HMRC Announces Greater Flexibility in 2020/21 Tax Returns

While self-assessment tax returns for the 2020/21 tax year remain due by 31st January 2022, HMRC has announced a series of measures to try and relieve some of the strain on businesses, which continue to be impacted by the pandemic.

Although submission and payment due dates haven't changed, there is greater leniency for late payments, which may support thousands of self-employed businesses.

However, the caveat is that while late payment penalties may not be payable, interest certainly is.

If you have any queries about filing your self-assessment returns, please contact the SAS Accounting team for independent guidance!

Changes to Late Filing Fees for January 2022 Tax Returns

The crux of the announcements, made on 6th January, is that the tax office isn't going to levy penalties for businesses that cannot pay their tax bills on time - although they'll continue to charge interest as normal.

Changes, for this year only, mean that:

  • Tax returns should be filed by 31st January 2022, but a late filing penalty will not be issued against returns made by 28th February.
  • Payments remain due on the same 31st January deadline, but HMRC will not charge late payment penalties, provided the tax bill is paid in full, or a Time to Pay agreement reached before 1st April.

As we mentioned above, interest isn't affected, and the due dates haven't changed, so if you fail to submit your tax return and pay the liability, interest will accrue from 1st February onwards, regardless of when you file or pay your income tax charges.

This news is positive for many businesses and recognises the need to offer additional time for self-employed taxpayers that have had a challenging few months.

SAS is pleased to share this update but would urge caution since any cash flow issues may be further impacted by tax interest. 

Creating a strategy with professional support to decide how you will manage finances disrupted by recent events is the best possible course of action. 

Applying for a Time to Pay Agreement

Another important component is that if self-employed businesses reach an agreement through the Time to Pay service, they will not incur any subsequent penalty, as long as this is confirmed by 1st April.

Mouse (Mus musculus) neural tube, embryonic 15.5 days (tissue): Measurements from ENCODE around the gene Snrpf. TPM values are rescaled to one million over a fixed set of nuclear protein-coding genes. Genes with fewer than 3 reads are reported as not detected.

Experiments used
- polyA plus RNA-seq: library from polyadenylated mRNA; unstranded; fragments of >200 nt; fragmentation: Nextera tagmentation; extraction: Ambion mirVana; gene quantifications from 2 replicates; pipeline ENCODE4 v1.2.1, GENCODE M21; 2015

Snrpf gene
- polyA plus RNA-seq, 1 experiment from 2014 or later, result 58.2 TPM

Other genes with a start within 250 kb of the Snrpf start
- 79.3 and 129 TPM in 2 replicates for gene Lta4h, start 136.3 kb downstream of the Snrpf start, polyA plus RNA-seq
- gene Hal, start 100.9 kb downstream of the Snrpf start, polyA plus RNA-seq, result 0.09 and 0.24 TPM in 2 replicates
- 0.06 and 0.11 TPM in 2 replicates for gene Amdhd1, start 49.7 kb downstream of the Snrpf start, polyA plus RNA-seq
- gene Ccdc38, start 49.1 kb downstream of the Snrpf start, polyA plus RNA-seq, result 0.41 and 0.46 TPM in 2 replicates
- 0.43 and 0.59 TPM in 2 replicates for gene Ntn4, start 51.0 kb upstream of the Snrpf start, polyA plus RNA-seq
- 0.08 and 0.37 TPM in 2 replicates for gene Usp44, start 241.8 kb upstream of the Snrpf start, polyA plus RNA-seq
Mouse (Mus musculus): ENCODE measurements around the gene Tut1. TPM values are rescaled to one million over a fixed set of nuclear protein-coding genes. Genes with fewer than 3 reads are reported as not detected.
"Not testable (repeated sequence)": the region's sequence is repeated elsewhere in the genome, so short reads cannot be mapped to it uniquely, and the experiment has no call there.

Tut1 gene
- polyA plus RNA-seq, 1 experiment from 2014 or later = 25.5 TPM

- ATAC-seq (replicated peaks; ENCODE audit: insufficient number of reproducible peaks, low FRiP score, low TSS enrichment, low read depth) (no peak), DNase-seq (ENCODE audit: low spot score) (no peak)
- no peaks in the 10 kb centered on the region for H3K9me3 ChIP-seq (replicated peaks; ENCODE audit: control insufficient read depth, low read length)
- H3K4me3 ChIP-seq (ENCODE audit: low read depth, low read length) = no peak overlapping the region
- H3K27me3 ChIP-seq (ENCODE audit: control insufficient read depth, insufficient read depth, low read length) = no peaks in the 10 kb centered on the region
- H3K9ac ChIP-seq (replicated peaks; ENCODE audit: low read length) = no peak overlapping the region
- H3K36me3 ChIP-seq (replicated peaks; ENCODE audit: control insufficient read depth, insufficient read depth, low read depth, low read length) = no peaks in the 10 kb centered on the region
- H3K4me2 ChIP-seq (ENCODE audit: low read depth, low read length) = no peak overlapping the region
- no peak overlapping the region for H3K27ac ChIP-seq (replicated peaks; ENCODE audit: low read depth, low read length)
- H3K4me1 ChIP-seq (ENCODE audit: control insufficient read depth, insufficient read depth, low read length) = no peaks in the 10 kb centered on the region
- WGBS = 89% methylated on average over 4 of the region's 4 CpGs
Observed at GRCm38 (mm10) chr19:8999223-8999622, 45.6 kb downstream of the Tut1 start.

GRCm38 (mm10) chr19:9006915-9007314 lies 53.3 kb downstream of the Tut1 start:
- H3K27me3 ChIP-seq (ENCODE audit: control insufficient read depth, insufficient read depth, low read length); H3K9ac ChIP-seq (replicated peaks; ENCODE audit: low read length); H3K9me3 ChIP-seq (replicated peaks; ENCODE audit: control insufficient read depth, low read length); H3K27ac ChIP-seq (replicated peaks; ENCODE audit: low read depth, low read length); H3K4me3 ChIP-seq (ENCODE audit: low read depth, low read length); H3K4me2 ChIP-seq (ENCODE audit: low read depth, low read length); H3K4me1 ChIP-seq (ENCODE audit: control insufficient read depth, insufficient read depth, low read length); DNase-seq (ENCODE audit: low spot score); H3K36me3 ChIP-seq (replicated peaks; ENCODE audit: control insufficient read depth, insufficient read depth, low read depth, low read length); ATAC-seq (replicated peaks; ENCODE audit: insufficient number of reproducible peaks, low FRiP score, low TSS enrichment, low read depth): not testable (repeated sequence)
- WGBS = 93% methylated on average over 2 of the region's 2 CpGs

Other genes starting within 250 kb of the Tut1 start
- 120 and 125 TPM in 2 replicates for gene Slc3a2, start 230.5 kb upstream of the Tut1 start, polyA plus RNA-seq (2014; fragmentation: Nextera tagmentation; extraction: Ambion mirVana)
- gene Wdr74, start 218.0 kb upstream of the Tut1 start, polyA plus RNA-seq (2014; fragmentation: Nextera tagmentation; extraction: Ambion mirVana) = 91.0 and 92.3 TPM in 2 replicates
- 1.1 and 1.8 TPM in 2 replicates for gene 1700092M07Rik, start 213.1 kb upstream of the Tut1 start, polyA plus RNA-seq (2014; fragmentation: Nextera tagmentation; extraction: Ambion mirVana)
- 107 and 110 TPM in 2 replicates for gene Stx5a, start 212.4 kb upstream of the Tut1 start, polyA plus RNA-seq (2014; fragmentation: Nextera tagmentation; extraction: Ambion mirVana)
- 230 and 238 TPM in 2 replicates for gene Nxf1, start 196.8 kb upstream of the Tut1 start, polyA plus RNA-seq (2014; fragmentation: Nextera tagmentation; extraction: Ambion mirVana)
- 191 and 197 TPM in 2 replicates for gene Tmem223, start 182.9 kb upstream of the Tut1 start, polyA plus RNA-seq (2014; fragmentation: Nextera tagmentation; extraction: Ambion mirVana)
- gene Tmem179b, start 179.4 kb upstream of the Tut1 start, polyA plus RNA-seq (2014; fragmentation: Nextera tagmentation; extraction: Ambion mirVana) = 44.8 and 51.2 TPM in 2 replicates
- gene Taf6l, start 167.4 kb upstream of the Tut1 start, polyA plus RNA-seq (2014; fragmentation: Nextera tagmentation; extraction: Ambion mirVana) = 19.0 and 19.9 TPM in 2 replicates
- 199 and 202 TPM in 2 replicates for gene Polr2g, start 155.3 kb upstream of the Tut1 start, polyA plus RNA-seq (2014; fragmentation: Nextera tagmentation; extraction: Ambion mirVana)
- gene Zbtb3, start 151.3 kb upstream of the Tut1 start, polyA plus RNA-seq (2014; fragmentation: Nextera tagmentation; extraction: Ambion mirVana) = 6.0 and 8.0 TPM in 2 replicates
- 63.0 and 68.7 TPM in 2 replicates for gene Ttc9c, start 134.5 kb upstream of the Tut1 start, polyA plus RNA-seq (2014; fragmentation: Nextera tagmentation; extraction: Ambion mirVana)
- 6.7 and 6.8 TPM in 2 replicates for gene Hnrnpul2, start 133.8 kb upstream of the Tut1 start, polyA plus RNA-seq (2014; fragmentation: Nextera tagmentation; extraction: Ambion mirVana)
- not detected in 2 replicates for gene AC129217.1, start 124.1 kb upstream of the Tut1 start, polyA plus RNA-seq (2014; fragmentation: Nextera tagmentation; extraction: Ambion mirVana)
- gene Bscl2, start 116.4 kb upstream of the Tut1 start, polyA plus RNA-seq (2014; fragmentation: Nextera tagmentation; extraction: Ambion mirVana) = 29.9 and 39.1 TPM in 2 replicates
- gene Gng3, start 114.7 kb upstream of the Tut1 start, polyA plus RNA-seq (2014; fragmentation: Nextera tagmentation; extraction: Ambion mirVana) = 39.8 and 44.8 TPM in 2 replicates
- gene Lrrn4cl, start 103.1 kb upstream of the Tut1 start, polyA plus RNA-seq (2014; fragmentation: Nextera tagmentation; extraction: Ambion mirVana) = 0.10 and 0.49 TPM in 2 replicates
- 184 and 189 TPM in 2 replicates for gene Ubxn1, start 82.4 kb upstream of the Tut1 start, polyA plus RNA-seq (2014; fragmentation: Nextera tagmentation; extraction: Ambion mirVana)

We'd reiterate that this extension applies only to remittances and not to submission deadlines.

Time to Pay offers:

  • The potential to pay an HMRC liability in instalments if the debt is under £30,000.
  • Online applications - although some businesses are directed to contact the tax office via phone.
  • Structured, regular instalments for taxpayers that have no pre-existing tax debts.

It is worth noting that you cannot apply to Time to Pay in advance of filing your tax return. 

The priority is to successfully submit your income records for the previous year and then consider the options to spread the arising payments over the coming months.

Accountancy Advice for Self-Assessment Tax Returns

This unexpected announcement is undoubtedly welcome news for many self-employed individuals and sole trader businesses!

At SAS, we're always pleased to share information that may remove an element of pressure, which inevitably increases in January each year as return dates loom, and tax bills appear on the horizon.

Our takeaway is that HMRC appreciates to some extent the extreme difficulties of the pandemic and how the Omicron variant has affected trading - but will highlight again that removing late payment charges, albeit for a limited time, does not impact interest.

Self-assessment returns over four weeks late will attract a fine, and late payments, not supported with a Time to Pay agreement, will equally attract a penalty.

We would urge all clients to return their tax information as promptly as possible to comply with the 31st January submission deadline.

From there, if you require guidance about applying for Time to Pay or assessing whether your business is likely to be eligible, we remain on hand to steer you through the process and help you make informed decisions about the best ways to deal with any tax debts owing.